• Police officers seek entitlement to benefits

    The State Civil Service Law distinguishes between 'general' and 'specialised' state civil service officials (LV0409104F [1]). Specialised state civil service officials are defined as people performing the functions of officials in: the Diplomatic and Consular Service; the State Revenue Service (Valsts Ieņēmumu dienests, VID); the State Police (Valsts Policija); the Security Police (Drošības policija); the Ministry of Interior Information Technologies and Communications Centre (Iekšlietu ministrijas Informācijas un sakaru departaments); the State Border Guard (Valsts Robežsardze); the State Firefighting and Rescue Service (Valsts ugunsdzēsības un glābšanas dienests, VUGD); the Prison Administration (Ieslodzījumu vietu pārvalde, IeVP); and the State Forensic Expertise Bureau (Valsts tiesu ekspertīžu birojs). [1]
  • Controversy over Perrier redundancy plan

    In 2003, the Perrier mineral-water company (part of the Nestlé group) announced 350 job losses in France through early retirement (the fourth round of redundancies in recent years) and signed an agreement on the issue with two minority trade unions. The majority union at the company, CGT, decided to invoke a new right to challenge collective agreements signed by unions without majority support, introduced by legislation in 2004, hoping to have the early-retirement agreement cancelled. However, external and internal pressures resulted in CGT withdrawing its challenge in September 2004. As a result, the redundancy plan can go ahead but the future of Perrier remains uncertain.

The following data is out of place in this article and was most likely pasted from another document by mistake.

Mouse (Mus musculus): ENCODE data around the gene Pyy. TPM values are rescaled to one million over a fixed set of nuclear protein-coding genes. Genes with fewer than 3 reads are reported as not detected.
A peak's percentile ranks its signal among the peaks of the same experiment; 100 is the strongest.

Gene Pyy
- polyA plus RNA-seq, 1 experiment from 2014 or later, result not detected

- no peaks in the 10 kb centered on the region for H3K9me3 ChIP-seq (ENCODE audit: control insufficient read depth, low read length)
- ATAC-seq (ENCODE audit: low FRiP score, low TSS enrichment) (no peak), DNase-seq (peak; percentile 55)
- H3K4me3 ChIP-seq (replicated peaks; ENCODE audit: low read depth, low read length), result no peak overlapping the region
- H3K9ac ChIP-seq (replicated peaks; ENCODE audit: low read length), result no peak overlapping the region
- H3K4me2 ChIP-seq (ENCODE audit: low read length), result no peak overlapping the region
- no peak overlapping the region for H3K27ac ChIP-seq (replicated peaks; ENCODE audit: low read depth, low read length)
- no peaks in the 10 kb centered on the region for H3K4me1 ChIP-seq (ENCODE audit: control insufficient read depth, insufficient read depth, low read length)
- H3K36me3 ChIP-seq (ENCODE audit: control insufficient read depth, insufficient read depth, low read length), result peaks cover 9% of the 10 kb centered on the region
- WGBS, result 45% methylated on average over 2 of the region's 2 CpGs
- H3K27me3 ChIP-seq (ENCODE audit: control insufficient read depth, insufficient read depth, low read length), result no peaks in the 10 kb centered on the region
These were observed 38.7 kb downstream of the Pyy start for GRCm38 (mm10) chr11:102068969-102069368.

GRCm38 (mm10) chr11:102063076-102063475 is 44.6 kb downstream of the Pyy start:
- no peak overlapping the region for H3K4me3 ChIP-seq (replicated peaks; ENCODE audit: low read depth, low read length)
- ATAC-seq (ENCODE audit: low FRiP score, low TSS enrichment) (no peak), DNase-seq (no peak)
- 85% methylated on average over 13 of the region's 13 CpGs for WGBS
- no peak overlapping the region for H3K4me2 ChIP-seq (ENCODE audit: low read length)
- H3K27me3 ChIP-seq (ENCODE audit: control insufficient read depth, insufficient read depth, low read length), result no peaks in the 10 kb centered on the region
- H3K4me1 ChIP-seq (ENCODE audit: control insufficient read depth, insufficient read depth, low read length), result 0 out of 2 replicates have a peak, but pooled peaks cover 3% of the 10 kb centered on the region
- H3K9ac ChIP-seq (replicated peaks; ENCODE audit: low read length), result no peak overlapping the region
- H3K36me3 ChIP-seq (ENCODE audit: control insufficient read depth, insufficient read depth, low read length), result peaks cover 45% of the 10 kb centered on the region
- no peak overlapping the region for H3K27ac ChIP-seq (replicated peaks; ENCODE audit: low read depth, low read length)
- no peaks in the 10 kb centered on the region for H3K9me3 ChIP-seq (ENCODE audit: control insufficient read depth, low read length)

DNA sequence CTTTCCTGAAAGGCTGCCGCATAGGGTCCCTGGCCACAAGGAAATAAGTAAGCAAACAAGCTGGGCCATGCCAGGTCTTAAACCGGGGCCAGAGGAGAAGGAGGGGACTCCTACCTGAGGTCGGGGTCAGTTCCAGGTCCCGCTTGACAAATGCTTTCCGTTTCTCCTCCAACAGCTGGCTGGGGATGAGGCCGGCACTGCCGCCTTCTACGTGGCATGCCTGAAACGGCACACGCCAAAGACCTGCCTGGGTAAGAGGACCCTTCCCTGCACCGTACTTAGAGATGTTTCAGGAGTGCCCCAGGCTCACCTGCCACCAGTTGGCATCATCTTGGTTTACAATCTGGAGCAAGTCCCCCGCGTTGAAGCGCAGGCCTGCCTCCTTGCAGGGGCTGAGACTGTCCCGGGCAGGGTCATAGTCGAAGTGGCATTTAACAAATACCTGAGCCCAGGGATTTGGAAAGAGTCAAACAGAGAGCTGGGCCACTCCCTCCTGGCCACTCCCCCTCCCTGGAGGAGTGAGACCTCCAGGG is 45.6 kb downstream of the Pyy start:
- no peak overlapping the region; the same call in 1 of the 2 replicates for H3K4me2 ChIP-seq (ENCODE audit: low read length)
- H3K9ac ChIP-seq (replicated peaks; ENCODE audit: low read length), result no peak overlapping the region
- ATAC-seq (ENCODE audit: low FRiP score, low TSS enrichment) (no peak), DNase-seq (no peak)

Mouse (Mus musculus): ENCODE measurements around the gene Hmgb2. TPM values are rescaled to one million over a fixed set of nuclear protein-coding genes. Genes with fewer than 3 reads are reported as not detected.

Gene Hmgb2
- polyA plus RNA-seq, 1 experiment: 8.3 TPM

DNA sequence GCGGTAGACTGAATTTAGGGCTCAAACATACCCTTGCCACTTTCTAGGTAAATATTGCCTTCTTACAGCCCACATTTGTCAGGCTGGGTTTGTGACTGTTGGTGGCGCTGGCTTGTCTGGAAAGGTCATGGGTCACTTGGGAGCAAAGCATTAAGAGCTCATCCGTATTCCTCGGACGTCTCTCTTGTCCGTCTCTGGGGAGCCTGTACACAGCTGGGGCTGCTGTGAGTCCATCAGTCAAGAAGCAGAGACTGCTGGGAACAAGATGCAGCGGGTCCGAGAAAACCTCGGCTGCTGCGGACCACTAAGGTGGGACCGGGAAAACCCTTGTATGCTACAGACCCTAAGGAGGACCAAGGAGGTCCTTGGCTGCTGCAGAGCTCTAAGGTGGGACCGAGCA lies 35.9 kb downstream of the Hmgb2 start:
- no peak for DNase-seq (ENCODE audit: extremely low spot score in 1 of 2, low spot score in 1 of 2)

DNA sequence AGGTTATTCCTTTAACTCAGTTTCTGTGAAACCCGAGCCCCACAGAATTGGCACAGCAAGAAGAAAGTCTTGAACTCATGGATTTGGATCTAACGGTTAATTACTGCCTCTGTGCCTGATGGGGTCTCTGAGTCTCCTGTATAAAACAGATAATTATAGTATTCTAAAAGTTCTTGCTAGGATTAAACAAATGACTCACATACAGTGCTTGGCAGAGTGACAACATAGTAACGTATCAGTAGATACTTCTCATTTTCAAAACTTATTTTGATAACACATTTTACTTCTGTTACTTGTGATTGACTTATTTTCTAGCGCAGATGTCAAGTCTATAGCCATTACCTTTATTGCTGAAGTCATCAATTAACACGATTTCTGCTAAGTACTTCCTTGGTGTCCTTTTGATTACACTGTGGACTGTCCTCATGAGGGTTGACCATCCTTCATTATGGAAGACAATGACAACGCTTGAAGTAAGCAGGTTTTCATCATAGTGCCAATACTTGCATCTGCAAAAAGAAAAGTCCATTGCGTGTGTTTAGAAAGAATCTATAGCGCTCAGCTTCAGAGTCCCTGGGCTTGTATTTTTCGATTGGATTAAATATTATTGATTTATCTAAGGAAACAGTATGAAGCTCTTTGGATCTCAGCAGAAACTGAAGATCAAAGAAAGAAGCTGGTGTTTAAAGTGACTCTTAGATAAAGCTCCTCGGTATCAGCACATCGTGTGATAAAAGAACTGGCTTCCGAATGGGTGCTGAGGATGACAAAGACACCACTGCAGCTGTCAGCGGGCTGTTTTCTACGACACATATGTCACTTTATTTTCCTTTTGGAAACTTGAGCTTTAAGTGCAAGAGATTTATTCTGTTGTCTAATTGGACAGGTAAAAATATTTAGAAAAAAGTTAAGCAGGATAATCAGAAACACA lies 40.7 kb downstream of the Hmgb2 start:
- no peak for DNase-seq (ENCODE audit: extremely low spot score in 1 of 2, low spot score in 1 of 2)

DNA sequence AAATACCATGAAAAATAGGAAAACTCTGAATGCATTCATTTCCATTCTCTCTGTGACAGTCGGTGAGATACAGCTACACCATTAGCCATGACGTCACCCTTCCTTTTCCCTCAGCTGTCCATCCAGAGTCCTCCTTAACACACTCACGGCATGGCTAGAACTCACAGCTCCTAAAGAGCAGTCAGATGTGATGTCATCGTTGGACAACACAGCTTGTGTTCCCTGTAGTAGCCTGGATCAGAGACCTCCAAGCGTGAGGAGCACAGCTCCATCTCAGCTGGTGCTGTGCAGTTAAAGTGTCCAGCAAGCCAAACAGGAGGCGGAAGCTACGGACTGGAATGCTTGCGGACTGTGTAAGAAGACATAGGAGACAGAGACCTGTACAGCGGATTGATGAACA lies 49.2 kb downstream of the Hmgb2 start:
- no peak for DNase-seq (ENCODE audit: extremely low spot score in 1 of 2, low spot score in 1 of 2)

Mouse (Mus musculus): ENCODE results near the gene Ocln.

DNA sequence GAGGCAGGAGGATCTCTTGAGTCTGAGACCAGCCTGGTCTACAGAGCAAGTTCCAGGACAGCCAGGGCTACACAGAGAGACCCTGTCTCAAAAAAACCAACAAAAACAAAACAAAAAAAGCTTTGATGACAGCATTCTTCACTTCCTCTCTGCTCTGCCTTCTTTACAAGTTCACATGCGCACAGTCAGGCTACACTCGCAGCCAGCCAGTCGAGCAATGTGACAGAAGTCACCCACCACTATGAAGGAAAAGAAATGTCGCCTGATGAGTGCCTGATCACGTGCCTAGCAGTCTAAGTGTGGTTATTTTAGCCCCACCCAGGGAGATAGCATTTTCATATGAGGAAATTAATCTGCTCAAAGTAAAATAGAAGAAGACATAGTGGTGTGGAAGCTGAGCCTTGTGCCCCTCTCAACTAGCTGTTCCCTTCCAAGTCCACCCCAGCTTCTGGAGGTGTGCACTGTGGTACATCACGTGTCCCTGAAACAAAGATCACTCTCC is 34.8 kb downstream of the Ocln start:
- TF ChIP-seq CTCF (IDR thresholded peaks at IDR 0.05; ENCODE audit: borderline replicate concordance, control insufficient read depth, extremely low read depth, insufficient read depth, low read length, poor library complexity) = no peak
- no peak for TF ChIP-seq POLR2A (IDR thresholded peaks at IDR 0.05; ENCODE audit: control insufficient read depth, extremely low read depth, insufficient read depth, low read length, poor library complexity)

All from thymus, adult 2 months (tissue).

• Preventive health measures in France

    The prevention of occupational illness such as cancer has been identified as a national priority for the next five years by the CNAMTS (Caisse Nationale d’Assurance Maladie des Travailleurs Salariés - National Health Insurance Fund for Salaried Workers).
  • Employers and unions disagree over scope for increases in national minimum wage

    In evidence submitted to the Low Pay Commission (LPC) during November 2004, the Trades Union Congress (TUC) said that the adult hourly rate of the national minimum wage (NMW) should rise from its current level of GBP 4.85 (UK0409108F [1]) to GBP 5.35 in October 2005, and to GBP 6.00 the following year. TUC leaders described the proposed increase as 'fair and affordable'. [1]
  • Dispute over pay of Latvian construction workers

    On 2 November 2004, the Swedish Building Workers’ Union (Svenska Byggnadsarbetareförbundet) started conducting a boycott [1] of the Latvian building company L&P Baltic, which is in charge of building some school premises in Waxholm, near Stockholm. The Latvian company has refused to observe a national collective agreement and pay Swedish wages to its workers, who are Latvians recruited in their home country. The conflict is due to be widened from 3 December 2004, as the Swedish Electricians’ Union (Svensk Elektrikerförbundet) has given notice of a boycott of all electric installation work at the construction side. This kind of sympathy action is a legal conflict action according to the Swedish industrial action rules (SE0302102F [2]). [1] [2]